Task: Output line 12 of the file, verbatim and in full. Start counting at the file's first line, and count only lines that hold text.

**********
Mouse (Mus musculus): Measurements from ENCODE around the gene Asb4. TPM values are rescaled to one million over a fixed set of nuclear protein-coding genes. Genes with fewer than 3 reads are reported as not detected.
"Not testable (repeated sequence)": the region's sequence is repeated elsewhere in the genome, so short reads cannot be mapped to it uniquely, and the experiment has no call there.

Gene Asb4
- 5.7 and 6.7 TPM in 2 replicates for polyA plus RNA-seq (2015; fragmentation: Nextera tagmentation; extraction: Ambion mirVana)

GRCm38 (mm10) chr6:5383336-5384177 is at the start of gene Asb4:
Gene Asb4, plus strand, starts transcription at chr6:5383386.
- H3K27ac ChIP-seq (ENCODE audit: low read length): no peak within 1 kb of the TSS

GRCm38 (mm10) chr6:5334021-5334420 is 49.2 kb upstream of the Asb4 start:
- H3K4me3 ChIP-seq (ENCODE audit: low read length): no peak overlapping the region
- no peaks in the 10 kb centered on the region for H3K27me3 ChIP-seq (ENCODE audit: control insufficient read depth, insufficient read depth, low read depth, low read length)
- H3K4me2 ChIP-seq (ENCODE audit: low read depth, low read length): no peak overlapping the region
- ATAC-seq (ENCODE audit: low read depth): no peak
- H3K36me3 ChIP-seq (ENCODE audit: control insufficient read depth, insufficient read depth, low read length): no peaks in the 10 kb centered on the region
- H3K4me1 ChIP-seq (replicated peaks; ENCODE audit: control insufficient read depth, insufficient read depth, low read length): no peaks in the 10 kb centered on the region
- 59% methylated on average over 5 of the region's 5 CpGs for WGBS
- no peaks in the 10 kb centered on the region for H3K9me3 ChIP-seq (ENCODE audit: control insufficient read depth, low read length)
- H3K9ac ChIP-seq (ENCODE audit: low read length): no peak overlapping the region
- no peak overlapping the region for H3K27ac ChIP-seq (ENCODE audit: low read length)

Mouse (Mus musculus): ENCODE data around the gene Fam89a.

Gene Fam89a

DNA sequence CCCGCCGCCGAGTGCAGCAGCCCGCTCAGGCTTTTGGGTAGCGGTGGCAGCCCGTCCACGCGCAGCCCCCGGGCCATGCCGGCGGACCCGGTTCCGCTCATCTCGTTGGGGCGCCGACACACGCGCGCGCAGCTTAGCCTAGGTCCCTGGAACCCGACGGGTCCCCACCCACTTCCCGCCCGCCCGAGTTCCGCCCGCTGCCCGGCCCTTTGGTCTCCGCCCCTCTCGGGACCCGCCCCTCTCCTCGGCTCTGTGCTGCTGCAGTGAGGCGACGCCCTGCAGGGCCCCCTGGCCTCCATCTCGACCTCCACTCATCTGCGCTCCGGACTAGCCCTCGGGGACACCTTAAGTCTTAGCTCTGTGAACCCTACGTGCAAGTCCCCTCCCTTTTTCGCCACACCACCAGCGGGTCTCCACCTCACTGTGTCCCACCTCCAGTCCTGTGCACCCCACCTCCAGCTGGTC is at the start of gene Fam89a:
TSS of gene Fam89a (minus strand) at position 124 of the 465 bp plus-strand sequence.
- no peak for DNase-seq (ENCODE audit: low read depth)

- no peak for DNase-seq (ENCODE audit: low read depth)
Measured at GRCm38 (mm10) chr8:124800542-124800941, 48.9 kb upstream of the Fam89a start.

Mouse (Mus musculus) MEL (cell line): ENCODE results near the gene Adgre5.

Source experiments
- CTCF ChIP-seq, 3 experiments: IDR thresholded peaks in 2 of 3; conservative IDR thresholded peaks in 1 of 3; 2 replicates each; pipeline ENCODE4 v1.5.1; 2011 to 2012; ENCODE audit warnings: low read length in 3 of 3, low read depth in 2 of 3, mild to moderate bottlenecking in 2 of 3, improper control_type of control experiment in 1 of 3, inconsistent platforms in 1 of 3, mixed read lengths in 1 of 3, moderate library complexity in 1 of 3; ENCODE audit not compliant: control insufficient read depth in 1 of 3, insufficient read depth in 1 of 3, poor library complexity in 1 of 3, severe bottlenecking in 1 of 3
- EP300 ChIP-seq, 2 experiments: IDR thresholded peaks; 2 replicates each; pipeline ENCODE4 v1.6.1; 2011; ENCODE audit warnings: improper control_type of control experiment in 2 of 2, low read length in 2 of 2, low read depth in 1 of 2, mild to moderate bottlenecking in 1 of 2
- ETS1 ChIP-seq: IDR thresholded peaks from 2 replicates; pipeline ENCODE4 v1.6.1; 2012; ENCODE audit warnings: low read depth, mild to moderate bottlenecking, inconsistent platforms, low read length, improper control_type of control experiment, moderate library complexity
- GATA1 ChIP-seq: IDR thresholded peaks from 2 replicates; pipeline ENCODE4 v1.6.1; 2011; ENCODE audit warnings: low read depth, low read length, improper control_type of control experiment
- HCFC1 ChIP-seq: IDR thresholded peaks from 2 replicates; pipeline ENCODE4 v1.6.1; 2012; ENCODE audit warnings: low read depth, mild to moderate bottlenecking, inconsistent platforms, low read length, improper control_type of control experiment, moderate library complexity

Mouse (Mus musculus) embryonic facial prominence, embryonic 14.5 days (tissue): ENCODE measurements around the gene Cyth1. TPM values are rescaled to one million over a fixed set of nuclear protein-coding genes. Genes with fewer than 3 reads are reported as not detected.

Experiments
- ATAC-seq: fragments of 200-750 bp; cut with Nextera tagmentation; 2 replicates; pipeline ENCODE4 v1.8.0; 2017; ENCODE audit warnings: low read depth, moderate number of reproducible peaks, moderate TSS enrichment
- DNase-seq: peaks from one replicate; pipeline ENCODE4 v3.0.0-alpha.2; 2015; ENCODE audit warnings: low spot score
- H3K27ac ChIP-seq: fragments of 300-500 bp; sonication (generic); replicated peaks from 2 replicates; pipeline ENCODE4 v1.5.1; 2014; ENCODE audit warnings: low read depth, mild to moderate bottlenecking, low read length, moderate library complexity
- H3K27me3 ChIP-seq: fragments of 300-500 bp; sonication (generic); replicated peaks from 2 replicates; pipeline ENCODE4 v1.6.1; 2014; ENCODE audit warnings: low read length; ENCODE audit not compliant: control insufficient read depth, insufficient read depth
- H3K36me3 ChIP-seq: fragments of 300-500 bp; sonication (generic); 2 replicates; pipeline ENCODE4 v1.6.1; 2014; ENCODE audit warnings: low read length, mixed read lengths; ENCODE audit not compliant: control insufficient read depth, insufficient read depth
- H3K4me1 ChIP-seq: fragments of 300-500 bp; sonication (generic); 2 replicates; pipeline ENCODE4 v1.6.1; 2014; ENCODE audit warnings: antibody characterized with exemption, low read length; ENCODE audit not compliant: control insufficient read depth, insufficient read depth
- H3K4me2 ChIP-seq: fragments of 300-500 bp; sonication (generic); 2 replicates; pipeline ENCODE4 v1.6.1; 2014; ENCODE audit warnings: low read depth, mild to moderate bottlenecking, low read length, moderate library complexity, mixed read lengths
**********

- ATAC-seq (ENCODE audit: low read depth): no peak